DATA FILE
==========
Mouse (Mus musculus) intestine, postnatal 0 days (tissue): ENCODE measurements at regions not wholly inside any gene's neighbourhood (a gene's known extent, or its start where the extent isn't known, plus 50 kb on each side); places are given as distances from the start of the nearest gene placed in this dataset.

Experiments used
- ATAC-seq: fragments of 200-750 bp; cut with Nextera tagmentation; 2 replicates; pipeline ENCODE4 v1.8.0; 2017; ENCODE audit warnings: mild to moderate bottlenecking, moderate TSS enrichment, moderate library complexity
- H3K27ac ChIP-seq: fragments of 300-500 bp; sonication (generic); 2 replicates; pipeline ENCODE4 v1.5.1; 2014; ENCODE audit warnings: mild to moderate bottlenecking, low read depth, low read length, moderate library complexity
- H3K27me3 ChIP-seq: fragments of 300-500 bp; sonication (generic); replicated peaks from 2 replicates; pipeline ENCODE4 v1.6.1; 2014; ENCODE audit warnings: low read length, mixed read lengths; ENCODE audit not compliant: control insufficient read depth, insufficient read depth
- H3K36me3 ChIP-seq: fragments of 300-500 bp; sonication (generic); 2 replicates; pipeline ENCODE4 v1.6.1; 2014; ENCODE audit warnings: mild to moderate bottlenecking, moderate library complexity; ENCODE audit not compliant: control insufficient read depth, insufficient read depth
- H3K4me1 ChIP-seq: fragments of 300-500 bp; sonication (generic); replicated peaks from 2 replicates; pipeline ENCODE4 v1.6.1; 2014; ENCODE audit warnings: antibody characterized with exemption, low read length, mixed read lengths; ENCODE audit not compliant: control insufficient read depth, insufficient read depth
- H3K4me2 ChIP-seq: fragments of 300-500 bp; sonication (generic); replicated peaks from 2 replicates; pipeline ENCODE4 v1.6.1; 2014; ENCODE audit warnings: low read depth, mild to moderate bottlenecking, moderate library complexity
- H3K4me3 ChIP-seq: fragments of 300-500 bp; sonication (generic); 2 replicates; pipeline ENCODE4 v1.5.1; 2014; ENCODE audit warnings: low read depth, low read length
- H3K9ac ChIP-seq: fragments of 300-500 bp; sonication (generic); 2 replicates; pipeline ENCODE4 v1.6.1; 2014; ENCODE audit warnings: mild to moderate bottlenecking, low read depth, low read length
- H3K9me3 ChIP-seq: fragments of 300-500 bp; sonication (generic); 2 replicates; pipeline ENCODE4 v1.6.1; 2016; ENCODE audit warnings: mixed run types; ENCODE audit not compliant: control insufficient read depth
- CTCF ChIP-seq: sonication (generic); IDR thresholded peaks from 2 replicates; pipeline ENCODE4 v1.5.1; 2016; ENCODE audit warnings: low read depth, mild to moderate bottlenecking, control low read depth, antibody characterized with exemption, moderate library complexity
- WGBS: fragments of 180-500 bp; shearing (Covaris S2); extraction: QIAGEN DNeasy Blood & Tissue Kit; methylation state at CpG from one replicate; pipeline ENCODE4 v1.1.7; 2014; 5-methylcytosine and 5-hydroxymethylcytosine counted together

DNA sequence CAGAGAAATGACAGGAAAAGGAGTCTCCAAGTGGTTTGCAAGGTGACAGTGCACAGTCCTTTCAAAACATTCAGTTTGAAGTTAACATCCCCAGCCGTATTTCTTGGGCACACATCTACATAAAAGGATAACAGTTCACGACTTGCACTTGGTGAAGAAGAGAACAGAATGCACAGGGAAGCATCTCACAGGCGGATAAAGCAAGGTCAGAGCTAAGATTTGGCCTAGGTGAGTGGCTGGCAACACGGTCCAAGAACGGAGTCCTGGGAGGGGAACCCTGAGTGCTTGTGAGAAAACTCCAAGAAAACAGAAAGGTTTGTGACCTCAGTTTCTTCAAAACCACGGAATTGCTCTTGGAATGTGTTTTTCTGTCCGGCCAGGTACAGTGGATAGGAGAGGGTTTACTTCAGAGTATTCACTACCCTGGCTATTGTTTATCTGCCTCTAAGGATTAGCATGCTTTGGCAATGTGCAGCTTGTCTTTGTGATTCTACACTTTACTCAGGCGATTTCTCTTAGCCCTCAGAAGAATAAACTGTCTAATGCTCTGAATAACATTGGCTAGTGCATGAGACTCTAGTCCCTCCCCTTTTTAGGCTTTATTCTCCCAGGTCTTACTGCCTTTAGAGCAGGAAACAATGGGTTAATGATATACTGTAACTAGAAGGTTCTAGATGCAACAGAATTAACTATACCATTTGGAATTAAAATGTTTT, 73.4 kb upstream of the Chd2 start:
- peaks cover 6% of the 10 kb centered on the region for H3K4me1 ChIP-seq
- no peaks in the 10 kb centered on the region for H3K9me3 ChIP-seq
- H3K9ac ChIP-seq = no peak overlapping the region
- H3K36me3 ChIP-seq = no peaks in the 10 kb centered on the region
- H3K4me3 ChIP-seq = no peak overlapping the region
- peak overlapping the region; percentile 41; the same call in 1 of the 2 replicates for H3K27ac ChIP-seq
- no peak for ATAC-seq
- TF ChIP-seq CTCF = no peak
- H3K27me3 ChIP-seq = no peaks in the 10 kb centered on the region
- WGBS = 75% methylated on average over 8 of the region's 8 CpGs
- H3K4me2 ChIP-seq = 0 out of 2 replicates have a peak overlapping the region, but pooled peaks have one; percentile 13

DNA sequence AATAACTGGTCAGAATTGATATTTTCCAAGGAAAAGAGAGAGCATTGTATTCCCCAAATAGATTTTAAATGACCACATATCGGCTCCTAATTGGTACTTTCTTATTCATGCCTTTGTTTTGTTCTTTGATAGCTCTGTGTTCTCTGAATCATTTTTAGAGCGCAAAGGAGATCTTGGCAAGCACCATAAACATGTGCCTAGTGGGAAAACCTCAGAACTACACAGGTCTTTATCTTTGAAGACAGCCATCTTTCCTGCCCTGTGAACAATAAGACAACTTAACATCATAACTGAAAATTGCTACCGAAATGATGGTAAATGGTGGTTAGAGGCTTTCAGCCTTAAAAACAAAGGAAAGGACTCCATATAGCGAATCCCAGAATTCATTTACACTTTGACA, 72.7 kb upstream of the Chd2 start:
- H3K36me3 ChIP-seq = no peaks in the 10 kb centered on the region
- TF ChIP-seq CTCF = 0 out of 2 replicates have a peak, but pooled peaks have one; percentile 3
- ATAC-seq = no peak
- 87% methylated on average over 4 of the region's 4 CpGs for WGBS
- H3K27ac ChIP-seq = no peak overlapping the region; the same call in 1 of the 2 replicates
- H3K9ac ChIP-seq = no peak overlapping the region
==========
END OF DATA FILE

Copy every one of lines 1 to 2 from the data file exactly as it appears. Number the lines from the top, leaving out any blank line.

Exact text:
Mouse (Mus musculus) intestine, postnatal 0 days (tissue): ENCODE measurements at regions not wholly inside any gene's neighbourhood (a gene's known extent, or its start where the extent isn't known, plus 50 kb on each side); places are given as distances from the start of the nearest gene placed in this dataset.

Experiments used